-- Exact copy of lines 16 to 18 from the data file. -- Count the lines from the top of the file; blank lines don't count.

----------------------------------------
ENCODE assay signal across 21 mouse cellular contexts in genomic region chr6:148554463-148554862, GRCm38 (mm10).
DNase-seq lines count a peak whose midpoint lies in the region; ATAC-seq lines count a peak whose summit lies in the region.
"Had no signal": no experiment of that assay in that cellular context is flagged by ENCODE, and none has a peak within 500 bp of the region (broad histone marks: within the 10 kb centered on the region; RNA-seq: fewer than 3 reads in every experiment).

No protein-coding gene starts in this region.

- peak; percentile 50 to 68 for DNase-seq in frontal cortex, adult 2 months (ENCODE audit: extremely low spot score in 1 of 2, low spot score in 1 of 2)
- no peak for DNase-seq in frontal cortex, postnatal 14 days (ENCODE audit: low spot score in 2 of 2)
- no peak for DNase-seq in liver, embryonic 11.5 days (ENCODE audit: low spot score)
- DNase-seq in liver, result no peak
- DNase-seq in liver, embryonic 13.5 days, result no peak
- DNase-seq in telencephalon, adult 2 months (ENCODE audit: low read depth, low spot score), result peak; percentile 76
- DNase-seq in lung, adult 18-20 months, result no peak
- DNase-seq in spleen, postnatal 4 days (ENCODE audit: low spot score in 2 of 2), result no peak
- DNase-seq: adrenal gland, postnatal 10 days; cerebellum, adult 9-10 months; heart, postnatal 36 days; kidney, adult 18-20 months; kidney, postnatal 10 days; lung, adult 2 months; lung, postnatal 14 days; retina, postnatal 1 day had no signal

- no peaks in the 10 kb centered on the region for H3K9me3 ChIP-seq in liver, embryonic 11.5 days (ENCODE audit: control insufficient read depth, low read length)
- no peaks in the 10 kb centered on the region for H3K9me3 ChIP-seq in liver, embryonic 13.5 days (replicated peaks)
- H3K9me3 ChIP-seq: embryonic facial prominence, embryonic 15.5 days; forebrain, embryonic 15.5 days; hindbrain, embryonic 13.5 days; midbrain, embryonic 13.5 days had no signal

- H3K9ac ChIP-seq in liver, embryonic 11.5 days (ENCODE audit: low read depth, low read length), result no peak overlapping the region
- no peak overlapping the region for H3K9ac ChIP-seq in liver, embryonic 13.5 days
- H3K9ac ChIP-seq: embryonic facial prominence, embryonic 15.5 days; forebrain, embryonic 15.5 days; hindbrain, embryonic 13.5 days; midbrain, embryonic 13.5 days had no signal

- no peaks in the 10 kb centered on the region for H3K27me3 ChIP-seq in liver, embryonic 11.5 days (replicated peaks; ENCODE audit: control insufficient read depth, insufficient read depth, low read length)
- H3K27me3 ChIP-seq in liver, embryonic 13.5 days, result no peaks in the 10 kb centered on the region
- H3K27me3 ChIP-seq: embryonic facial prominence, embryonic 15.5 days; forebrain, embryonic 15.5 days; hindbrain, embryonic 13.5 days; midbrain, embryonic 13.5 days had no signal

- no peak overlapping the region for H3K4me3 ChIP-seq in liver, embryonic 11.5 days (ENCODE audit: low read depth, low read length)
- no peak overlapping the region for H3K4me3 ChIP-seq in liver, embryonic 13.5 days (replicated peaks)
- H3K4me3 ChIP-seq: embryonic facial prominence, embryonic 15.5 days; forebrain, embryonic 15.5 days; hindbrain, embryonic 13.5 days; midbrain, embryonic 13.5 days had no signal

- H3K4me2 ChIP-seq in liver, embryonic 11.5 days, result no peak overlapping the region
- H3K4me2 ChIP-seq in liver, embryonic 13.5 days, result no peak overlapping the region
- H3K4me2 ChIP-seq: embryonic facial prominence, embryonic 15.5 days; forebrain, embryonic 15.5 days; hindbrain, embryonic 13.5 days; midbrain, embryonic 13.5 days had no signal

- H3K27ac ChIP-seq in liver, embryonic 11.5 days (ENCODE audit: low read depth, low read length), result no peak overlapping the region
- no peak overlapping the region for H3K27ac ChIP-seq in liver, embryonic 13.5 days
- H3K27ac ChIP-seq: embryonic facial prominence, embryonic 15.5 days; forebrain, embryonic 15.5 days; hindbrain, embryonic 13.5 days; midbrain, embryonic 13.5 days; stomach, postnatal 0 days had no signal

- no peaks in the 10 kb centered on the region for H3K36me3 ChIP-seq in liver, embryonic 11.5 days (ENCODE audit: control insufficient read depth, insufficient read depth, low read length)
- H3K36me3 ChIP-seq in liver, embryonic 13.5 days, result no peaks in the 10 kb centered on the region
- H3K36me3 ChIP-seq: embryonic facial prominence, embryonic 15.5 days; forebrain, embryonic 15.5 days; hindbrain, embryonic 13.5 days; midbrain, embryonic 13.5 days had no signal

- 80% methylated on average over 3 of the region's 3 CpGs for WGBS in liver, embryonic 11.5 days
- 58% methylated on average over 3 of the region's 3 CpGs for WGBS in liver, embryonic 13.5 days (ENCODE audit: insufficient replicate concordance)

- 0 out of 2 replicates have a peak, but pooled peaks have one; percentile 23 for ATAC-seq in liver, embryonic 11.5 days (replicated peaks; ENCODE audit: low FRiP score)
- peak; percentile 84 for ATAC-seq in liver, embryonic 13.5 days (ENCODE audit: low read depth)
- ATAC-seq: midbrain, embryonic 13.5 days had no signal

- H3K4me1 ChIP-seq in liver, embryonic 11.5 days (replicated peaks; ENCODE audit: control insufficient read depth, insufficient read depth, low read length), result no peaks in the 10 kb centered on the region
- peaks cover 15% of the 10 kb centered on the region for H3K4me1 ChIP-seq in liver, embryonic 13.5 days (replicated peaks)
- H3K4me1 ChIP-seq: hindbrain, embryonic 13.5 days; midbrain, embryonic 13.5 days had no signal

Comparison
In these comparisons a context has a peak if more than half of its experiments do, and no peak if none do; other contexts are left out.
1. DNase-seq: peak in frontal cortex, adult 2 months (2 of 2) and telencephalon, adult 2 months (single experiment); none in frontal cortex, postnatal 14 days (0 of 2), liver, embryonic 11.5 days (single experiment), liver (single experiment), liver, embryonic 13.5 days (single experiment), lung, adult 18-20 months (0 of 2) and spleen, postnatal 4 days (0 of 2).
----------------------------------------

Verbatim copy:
- H3K9me3 ChIP-seq: embryonic facial prominence, embryonic 15.5 days; forebrain, embryonic 15.5 days; hindbrain, embryonic 13.5 days; midbrain, embryonic 13.5 days had no signal

- H3K9ac ChIP-seq in liver, embryonic 11.5 days (ENCODE audit: low read depth, low read length), result no peak overlapping the region
- no peak overlapping the region for H3K9ac ChIP-seq in liver, embryonic 13.5 days